Legislative efforts to reduce the amount of soda people drink are so timeworn at the Capitol that the latest iteration popped up with little fanfare.
The bill, to slap warning labels on sugary drinks, reprises a measure that died in committee last year and marks Sen. Bill Monning’s third run at the issue since 2013.
Monning, D-Carmel, said, “Sometimes there’s virtue in persistence.”
But the labeling bill, introduced in February, reflects a more immediate truth about California’s soda wars: To have any chance of passage, the proposal is a more modest alternative to soda tax bills that have failed in the Legislature for decades. On that more significant front, hostilities are shifting from the Capitol to local jurisdictions.
Berkeley passed a first-in-the-nation soda tax last year, and robust support for a tax in San Francisco, though insufficient to pass, emboldened activists, who say they plan to continue the fight at the local level.
“The reason this movement is going to go on is because there is no hope at the Sacramento level,” Larry Tramutola, a strategist who worked on the Berkeley campaign, said at a political conference in that city last month. “It’s going to have to be broken at the grass-roots level, and it will be. This is a movement whose time has come.”
The Berkeley measure, which imposes a 1-cent-per-ounce tax on soft drinks and other sugary drinks, comes amid growing public concern about childhood obesity and related diseases, including diabetes.
Its passage followed failed efforts in more than 30 other cities and states and served as an inspiration to soda tax advocates around the country.
“It’s a matter of time,” said Elissa Bassler, executive director of the Illinois Alliance to Prevent Obesity, which is pushing for a soda tax in Illinois. “The momentum is just growing.”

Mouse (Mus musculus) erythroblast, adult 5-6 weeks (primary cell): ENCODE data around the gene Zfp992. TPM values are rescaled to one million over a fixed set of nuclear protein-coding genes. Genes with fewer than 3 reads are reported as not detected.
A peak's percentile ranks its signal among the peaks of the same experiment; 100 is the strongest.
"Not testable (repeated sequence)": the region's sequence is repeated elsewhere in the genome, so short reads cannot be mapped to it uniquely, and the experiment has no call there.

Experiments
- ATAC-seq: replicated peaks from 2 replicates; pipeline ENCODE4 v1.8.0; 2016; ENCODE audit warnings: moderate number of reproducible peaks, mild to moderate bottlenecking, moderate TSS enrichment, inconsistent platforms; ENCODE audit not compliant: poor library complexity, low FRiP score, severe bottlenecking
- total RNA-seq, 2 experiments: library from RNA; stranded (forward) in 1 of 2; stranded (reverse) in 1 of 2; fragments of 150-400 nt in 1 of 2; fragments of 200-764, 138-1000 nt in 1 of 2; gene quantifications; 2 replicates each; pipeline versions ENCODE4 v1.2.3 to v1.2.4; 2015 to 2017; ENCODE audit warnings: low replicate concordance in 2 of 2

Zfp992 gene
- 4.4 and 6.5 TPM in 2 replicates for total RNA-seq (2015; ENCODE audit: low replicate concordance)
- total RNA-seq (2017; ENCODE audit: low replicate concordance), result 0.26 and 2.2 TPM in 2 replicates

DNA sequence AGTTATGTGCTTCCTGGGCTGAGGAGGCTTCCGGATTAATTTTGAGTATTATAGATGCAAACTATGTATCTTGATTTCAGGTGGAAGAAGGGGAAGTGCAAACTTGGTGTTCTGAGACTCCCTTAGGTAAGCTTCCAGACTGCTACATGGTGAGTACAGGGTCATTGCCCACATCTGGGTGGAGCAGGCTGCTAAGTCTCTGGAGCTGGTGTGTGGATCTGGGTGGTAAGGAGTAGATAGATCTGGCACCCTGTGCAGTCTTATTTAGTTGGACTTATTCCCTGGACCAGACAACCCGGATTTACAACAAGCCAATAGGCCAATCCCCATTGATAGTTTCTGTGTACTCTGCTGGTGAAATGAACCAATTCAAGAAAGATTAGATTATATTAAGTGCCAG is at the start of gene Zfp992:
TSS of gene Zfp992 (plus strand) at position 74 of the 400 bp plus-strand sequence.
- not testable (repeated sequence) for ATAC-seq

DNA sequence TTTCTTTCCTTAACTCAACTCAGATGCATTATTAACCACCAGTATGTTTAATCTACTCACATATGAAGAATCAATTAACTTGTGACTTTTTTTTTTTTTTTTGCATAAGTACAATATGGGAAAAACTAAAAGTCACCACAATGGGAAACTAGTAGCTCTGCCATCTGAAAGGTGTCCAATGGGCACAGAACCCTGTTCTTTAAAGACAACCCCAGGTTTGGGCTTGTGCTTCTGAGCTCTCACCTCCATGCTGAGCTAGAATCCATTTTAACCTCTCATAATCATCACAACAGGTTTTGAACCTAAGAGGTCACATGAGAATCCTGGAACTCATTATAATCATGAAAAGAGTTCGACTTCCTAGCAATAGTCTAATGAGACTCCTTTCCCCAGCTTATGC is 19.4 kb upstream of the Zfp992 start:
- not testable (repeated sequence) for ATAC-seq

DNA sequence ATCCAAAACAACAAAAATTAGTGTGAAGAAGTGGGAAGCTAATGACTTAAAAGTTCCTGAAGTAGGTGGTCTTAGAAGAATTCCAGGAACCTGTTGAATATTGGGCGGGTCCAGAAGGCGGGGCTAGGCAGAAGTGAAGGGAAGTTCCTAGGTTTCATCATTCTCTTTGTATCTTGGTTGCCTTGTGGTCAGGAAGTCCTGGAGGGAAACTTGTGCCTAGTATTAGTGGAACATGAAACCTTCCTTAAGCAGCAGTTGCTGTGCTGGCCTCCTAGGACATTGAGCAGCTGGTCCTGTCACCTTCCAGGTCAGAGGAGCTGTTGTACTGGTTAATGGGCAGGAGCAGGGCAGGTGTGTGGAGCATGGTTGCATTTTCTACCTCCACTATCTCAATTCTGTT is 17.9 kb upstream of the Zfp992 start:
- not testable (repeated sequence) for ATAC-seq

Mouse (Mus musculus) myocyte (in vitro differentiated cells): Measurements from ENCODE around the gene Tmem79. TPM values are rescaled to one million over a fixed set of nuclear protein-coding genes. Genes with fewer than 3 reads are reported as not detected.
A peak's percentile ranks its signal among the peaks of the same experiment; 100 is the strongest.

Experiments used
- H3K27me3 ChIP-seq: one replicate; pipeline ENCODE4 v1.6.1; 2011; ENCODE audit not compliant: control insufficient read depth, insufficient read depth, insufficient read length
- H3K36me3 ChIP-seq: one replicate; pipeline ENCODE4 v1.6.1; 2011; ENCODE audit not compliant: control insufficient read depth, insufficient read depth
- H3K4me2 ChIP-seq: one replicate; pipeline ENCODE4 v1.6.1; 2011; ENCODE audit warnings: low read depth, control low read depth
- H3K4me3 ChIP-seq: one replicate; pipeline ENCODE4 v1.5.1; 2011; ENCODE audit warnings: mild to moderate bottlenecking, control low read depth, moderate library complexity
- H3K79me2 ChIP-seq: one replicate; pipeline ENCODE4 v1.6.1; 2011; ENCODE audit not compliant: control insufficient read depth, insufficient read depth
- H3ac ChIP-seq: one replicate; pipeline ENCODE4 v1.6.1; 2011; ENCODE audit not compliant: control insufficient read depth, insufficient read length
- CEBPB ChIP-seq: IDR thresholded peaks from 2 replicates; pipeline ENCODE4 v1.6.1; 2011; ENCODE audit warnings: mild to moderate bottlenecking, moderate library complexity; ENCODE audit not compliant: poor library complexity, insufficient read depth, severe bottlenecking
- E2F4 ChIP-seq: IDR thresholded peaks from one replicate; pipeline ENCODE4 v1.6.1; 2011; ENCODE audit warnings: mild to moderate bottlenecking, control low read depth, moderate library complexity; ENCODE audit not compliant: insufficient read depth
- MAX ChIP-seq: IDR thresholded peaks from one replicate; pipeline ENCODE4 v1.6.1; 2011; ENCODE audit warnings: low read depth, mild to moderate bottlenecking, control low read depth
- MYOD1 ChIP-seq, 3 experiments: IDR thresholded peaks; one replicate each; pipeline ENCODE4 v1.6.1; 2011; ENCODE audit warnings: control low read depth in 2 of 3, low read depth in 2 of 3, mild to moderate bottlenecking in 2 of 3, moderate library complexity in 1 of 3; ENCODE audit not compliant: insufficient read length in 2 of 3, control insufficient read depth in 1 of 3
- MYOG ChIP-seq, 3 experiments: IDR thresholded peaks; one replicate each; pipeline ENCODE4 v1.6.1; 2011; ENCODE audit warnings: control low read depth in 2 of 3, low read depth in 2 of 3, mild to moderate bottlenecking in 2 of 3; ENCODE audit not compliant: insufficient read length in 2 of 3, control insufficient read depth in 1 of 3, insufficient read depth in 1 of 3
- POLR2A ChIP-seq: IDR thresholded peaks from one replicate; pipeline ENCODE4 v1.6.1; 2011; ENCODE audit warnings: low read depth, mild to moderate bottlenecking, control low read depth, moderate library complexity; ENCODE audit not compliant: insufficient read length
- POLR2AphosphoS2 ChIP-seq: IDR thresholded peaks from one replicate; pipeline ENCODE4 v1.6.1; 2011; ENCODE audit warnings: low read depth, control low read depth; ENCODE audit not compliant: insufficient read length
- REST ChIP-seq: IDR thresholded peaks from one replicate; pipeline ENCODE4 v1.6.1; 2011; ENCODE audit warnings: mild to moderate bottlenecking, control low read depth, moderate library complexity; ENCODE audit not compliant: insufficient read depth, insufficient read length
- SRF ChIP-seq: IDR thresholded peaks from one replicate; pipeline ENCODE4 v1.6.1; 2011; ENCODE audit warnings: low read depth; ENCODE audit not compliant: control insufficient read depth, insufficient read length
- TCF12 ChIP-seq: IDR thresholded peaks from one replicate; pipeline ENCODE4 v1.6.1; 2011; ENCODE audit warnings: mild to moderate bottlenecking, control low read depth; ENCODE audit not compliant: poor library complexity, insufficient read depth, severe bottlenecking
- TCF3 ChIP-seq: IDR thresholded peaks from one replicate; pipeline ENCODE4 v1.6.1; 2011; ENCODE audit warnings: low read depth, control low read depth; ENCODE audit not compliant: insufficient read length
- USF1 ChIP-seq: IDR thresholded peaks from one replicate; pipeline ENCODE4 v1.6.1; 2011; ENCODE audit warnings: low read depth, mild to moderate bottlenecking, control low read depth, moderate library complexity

Like proponents of soda taxes, soft-drink companies have adjusted focus to local battlegrounds as well. While the soda industry increased its lobbying efforts in Sacramento last year, including to defeat the first version of Monning’s labeling bill, the nation’s largest soft-drink companies made a relatively small impression on statewide elections.
Coca-Cola, PepsiCo, the DrPepper Snapple Group and related beverage associations gave less than $500,000 combined to candidates and committees in statewide contests in the 2013-14 election cycle.
Meanwhile, the industry spent heavily fighting local tax measures, including more than $2 million in Berkeley and $9.2 million in San Francisco. Soda tax advocates were badly outspent in both cities, but less so in Berkeley, where former New York Mayor Michael Bloomberg contributed about $647,000 to the pro-tax side.
Tramutola said soda tax efforts in the Legislature are doomed in the near future because “big soda ... has Sacramento locked up.”
It isn’t just big soda, though. Unlike in local tax campaigns, where soda companies are left to fund opposition efforts largely on their own, the soda industry has cover in Sacramento from the state’s broader pro-business and anti-tax lobby.
Including groups such as the California Chamber of Commerce and the Howard Jarvis Taxpayers Association, opponents of a soda tax bill Monning carried in 2013 donated more than $6.6 million to candidates and committees in the 2013-14 election cycle, about 18 times the amount proponents mustered.